Other helpful information to be found in the survey: Names involving "crisis pregnancy" had the lowest appeal among women. Women do not necessarily view themselves as being in a crisis upon finding out they are pregnant, and they resist any implication that they need to be pitied or patronized. Instead, women want to be empowered to carry their children to term, and clinics that reflect this understanding in their names, services and approach to women will be the most appealing to them.
Seventy-four percent of women said they would turn to a family member first if they were facing an unexpected child, primarily to their mothers. Thus, CPCs would increase their impact by promoting their efforts not just to women already pregnant, but to their parents as well.
In all, this Benchmark Survey of Crisis Pregnancy Centers is a shot-in-the-arm for those involved in this vital pro-life ministry, reaffirming the good work being done and pointing the way to new approaches to make the ministry even more effective. As one CPC provider commented: "I believe this research ... will be like a refreshing drink of water to the entire pro-life community. People have been working for years without knowing how effective they have been. Now we know for all those who have worked tirelessly over the years, the research and information will say, 'Well done thou good and faithful servant.'"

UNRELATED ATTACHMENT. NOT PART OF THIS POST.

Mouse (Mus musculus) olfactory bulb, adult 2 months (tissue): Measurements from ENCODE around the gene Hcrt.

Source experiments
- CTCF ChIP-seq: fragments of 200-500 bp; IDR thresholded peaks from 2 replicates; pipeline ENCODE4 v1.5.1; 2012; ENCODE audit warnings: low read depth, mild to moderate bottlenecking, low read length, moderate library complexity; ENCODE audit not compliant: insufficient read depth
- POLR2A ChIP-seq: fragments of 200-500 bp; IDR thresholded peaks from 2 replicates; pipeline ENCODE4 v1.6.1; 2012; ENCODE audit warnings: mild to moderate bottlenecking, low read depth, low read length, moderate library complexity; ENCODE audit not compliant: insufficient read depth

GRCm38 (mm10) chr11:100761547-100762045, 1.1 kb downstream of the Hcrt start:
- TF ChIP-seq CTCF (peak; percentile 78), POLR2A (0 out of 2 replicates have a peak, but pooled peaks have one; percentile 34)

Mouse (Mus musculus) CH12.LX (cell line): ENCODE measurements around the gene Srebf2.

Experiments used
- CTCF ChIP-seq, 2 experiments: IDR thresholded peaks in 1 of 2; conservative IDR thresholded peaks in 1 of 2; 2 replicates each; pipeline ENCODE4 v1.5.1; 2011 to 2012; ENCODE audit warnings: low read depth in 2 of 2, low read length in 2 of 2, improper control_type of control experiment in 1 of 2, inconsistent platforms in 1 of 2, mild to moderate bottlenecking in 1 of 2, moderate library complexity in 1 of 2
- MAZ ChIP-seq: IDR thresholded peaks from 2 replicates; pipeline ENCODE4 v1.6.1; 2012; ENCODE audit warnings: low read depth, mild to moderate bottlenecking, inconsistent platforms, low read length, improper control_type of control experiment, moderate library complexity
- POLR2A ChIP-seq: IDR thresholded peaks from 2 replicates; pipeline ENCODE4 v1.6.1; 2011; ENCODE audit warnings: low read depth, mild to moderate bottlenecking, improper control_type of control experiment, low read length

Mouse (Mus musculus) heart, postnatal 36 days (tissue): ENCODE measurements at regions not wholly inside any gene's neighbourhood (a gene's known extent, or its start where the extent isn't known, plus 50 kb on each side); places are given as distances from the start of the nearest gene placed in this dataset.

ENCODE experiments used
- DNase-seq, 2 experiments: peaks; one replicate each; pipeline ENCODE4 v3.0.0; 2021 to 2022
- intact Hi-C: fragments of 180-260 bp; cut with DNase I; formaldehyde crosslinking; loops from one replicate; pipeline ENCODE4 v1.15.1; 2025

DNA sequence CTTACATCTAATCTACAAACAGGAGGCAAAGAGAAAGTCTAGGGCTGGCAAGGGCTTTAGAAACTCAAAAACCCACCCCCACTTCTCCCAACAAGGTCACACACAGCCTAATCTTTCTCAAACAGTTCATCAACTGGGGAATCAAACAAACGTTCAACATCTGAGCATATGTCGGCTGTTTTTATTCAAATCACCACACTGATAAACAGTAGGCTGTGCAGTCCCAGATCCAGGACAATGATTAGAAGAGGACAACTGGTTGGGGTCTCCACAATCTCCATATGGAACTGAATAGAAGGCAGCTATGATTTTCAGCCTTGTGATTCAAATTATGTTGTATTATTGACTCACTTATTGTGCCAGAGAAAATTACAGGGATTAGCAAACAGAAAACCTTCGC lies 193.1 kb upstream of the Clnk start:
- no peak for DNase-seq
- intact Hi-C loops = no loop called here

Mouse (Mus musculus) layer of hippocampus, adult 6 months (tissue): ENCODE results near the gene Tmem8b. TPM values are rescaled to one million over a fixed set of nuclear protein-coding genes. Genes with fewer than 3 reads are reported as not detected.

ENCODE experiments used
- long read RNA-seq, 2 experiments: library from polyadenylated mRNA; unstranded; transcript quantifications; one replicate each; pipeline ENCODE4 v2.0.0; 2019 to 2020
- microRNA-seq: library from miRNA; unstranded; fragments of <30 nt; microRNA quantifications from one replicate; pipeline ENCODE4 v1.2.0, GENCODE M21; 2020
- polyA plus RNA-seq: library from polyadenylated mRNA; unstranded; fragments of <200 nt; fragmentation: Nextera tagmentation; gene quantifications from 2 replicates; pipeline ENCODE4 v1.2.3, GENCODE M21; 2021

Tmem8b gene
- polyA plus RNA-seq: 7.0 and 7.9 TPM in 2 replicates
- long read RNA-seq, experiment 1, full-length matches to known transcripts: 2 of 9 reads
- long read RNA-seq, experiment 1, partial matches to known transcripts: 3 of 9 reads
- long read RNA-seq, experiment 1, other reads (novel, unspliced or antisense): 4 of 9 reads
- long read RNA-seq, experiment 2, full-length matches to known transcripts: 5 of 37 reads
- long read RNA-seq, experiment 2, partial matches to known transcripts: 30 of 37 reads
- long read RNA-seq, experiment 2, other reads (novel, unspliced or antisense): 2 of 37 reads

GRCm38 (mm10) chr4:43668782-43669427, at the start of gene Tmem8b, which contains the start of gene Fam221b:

Well done indeed.